For more than a decade, huge controversies have swirled around arbitrary decisions by the Prime Minister about the operations of Parliament, and by premiers about provincial legislatures. The decisions have almost always been aimed at unfairly helping the ruling party, advancing the Prime Minister or premier's agenda in the face of strong opposition, or escaping accountability.
The examples are numerous: the arbitrary shutting down of the Parliament by the Prime Minister in 2003, 2008, 2009, and the shutting down of the legislature by the B.C. premier last May, and by the Ontario premier last October; the failure of the premier of Newfoundland and Labrador to open the legislature for months after the 2011 provincial election; the calling of snap elections by the Prime Minister in 2000 and 2008 (the latter after the Prime Minister had pushed for and enacted measures to fix the next election date for October, 2009); the designation of many bills as votes of confidence by the Prime Minister from 2006 to 2011, even though such bills had never been confidence matters in the past; and omnibus budget bills that force MPs to vote on many unrelated bills at the same time.
While it's less surprising when these pre-emptory decisions occur in majority governments, they've appeared during minority governments and after elections when it wasn't clear which party or coalition of parties had the mandate to govern.
In all cases, either the Governor-General appointed by the Prime Minister, or a lieutenant-governor appointed by a premier or the speaker of the legislature, has been put in the impossible situation of trying to say no to the Prime Minister or premier. And, the power of the Governor-General or lieutenant-governor to say no isn't even clear – constitutional experts in Canada are fairly evenly split on whether this power exists in any situation.
And while the speaker of the legislature has the clear power to say no, the speaker, like the Governor-General and lieutenant-governor, can only point to unwritten rules known as "constitutional conventions" in saying no – hardly a strong basis for defying the elected leader of the ruling party.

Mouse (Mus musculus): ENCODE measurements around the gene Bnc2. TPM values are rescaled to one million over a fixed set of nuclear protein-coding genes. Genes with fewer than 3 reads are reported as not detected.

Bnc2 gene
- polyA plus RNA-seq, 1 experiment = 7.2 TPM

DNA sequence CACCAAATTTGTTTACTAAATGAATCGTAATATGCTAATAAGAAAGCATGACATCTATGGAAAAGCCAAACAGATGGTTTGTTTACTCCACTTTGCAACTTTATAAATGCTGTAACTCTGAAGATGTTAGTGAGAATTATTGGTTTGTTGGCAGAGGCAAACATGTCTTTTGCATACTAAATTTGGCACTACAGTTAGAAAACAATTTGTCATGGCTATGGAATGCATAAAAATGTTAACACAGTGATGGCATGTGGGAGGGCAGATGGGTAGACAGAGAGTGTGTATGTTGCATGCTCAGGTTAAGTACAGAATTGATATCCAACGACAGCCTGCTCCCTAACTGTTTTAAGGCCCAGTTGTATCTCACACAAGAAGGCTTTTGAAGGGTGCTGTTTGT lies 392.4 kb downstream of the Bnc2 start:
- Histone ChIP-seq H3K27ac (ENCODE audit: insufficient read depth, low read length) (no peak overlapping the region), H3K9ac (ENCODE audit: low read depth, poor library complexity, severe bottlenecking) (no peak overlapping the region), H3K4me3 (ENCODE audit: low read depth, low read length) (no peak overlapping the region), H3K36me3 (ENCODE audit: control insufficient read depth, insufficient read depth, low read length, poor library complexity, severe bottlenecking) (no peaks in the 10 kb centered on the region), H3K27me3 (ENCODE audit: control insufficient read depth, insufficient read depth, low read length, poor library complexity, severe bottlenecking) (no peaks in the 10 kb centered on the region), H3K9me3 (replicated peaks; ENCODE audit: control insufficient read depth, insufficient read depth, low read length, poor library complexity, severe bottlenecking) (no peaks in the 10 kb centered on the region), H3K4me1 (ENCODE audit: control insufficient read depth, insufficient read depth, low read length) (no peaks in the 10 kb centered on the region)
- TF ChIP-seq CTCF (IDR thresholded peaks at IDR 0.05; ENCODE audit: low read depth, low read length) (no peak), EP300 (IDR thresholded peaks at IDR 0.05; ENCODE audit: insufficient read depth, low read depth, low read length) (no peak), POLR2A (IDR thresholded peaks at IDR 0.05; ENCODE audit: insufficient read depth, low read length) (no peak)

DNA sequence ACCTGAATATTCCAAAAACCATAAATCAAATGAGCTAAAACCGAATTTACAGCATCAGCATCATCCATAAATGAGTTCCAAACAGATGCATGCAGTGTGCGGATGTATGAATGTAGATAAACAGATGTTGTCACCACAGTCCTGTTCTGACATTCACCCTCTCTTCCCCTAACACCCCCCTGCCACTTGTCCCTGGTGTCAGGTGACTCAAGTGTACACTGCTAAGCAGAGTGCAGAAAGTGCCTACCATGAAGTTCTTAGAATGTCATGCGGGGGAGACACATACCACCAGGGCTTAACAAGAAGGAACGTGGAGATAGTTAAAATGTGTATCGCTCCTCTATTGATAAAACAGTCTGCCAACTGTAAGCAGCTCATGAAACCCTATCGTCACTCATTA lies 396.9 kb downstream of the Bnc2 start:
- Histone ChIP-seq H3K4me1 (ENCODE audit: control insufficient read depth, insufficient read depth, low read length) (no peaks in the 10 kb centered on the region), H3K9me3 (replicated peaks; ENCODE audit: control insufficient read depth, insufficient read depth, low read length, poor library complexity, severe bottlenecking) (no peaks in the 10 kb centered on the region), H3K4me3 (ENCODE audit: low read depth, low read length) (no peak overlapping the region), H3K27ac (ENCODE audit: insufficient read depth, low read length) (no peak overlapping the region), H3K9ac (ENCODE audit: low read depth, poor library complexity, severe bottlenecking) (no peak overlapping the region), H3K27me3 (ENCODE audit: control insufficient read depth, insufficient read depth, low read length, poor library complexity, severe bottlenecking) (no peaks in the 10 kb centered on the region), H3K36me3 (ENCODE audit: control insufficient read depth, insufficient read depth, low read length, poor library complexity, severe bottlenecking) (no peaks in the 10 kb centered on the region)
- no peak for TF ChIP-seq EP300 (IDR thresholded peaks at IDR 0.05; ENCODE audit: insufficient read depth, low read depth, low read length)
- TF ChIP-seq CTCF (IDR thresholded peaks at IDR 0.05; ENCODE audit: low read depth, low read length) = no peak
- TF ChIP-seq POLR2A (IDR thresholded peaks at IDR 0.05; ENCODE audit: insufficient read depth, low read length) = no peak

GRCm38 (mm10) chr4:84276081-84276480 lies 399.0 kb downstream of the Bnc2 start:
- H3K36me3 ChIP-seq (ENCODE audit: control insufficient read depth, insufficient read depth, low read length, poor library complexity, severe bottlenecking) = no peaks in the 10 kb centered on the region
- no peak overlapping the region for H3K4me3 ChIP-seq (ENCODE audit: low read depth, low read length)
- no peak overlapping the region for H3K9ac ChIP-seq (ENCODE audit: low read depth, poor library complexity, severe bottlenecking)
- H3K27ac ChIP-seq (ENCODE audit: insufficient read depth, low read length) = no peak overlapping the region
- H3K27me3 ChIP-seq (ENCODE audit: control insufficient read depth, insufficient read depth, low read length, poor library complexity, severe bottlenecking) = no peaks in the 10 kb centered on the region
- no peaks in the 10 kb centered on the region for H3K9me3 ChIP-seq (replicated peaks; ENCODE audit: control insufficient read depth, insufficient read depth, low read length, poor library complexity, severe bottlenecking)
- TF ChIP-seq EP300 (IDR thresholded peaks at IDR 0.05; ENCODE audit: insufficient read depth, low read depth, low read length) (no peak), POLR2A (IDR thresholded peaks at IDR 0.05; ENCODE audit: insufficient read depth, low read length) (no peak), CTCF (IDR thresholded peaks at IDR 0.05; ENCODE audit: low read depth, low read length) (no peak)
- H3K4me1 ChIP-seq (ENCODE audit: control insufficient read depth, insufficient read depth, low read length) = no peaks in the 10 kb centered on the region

So, none of them have said no to these arbitrary decisions for decades, and the ensuing controversies about their decisions have been left unresolved, with constitutional experts arguing about whether the unwritten constitutional conventions were followed or violated like so many philosophers arguing about how many angels can fit on the head of a pin.
In other words, while prime ministers and premiers have faced varying political costs for their decisions, they have all gotten away with it.
Do these kinds of decisions happen in other countries? Mostly no, not even in parliamentary democracies. In most countries, the rules on the operation of the legislature are clearly set out in either the country's constitution, a law, the rules of the legislature, or in written constitutional conventions.
The U.S. Constitution fixes federal election dates for every two years for the House, four years for the President, or six years for the Senate – the President can't just call a snap election whenever he wants. The U.S. President also does not control the opening or shutting down of the House or Senate between elections.
The leading parliamentary democracies of Britain, Australia and New Zealand have all written down the convention rules into what are called "cabinet manuals" that cover these and many, many more decisions by their prime ministers, cabinets and legislatures. All reports are that these written rules have made their legislatures and governments operate more fairly, effectively, democratically and accountably.
It was not surprising when 84 per cent of 2,013 adult Canadians informed of these facts in a recent survey by Your Canada, Your Constitution and conducted by Harris/Decima said they wanted these powers of the Prime Minister and provincial premiers restricted with clear written rules that can be enforced. A large majority of support for these changes was expressed by every category regardless of province, age, sex, income, educational level, work, income or marital status.
The question is, will the Prime Minister, premiers and party leaders across Canada respond to this national consensus and finally write down these key democratic government rules to ensure that they can be clearly held accountable if they violate them?
Given the survey results, it is clear that any political leader who takes steps to get the rules written down will be applauded by almost every Canadian.
Duff Conacher is co-ordinator of Your Canada, Your Constitution